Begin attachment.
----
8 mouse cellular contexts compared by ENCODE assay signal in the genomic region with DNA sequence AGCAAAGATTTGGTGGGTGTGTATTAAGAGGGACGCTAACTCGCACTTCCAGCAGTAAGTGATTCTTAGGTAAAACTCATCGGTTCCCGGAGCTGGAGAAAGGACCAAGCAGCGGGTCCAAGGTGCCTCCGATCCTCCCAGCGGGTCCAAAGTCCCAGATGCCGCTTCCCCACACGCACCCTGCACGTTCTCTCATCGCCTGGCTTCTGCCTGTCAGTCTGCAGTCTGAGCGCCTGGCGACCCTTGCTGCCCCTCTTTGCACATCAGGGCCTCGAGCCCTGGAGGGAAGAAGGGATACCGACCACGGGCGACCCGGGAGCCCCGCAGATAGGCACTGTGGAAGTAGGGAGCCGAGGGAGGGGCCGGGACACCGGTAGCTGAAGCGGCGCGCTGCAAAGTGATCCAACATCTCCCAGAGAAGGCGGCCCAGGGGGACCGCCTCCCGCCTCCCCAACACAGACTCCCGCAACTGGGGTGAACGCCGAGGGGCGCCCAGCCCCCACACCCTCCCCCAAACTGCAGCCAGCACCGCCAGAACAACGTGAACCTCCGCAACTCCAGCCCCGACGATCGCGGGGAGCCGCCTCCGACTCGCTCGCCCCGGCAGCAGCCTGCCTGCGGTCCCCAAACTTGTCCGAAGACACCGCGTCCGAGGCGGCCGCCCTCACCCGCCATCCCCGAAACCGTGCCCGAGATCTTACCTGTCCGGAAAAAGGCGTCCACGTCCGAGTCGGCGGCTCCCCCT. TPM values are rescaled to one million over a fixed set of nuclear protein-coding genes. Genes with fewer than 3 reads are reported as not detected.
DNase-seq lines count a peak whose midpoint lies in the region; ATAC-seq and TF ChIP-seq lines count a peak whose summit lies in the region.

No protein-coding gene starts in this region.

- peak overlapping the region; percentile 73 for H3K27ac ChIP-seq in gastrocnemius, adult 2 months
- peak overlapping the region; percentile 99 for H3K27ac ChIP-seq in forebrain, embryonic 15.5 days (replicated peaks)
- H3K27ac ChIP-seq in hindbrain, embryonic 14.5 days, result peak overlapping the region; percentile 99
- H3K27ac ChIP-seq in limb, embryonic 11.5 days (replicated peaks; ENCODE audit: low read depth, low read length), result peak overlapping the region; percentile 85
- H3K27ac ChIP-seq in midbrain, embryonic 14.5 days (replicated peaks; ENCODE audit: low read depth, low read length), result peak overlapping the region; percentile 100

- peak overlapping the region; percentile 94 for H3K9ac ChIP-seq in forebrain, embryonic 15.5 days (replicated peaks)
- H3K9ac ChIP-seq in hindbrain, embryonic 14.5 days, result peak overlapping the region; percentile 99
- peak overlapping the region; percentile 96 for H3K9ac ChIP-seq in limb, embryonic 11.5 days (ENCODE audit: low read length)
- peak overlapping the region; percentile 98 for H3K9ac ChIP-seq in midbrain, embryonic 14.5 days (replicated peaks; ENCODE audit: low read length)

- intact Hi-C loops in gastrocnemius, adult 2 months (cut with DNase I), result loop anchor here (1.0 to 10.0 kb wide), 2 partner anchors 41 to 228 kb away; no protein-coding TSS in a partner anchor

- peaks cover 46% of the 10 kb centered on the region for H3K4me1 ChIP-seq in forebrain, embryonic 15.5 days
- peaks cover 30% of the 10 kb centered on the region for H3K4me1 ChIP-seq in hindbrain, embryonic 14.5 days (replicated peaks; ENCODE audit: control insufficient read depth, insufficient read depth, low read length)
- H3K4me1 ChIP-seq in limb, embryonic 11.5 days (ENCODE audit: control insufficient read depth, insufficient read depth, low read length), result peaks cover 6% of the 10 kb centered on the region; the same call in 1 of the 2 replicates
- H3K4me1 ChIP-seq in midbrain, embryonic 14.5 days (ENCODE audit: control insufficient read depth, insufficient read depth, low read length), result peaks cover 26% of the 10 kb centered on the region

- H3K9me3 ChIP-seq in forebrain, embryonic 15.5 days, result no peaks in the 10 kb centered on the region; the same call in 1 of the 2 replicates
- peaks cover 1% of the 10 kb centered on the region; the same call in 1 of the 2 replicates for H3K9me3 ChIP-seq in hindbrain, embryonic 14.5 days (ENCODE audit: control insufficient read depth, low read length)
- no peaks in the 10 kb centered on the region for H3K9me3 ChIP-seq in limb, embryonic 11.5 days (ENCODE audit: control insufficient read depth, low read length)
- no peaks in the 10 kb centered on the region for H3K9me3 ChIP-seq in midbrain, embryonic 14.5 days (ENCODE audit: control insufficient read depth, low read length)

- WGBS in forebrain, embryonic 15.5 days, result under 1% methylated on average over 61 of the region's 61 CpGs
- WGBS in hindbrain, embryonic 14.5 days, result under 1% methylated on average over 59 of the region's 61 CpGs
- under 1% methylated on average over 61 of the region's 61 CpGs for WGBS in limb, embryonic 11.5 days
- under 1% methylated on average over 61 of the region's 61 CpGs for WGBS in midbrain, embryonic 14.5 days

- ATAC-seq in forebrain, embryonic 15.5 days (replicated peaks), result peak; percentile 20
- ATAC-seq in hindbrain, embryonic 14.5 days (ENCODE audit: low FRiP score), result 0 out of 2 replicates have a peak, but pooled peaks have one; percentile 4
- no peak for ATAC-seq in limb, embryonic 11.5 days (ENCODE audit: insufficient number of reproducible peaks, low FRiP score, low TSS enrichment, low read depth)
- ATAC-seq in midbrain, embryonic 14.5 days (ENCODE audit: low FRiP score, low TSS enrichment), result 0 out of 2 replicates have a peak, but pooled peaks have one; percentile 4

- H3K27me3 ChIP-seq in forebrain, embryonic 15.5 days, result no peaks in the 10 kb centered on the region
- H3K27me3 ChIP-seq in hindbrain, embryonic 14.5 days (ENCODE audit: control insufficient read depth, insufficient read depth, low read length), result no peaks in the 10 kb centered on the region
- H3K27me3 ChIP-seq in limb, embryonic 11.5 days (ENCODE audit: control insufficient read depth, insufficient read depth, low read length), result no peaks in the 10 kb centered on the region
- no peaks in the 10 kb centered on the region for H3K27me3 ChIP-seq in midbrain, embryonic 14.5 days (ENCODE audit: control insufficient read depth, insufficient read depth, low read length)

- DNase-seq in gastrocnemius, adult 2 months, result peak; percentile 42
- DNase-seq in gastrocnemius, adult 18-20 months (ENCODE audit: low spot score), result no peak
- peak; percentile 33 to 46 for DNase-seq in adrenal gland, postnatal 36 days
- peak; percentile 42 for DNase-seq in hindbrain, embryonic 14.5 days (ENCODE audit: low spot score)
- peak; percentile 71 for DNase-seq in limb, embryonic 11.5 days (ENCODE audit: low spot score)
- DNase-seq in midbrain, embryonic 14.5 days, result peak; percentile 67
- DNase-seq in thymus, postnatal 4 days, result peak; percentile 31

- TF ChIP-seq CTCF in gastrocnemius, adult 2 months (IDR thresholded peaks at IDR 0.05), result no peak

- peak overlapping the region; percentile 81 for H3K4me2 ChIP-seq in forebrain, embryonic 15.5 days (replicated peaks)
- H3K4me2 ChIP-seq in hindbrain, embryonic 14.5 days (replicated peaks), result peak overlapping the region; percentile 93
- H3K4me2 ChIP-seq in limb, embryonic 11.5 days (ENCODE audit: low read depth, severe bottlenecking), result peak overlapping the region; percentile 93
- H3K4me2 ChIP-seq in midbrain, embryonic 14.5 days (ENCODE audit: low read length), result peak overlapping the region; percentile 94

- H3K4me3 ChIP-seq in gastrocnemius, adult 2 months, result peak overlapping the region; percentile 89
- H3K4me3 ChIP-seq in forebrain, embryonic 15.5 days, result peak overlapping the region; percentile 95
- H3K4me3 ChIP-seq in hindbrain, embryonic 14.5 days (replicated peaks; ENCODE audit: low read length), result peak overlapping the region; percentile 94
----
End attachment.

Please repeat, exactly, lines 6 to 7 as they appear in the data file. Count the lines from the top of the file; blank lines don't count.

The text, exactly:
- H3K27ac ChIP-seq in hindbrain, embryonic 14.5 days, result peak overlapping the region; percentile 99
- H3K27ac ChIP-seq in limb, embryonic 11.5 days (replicated peaks; ENCODE audit: low read depth, low read length), result peak overlapping the region; percentile 85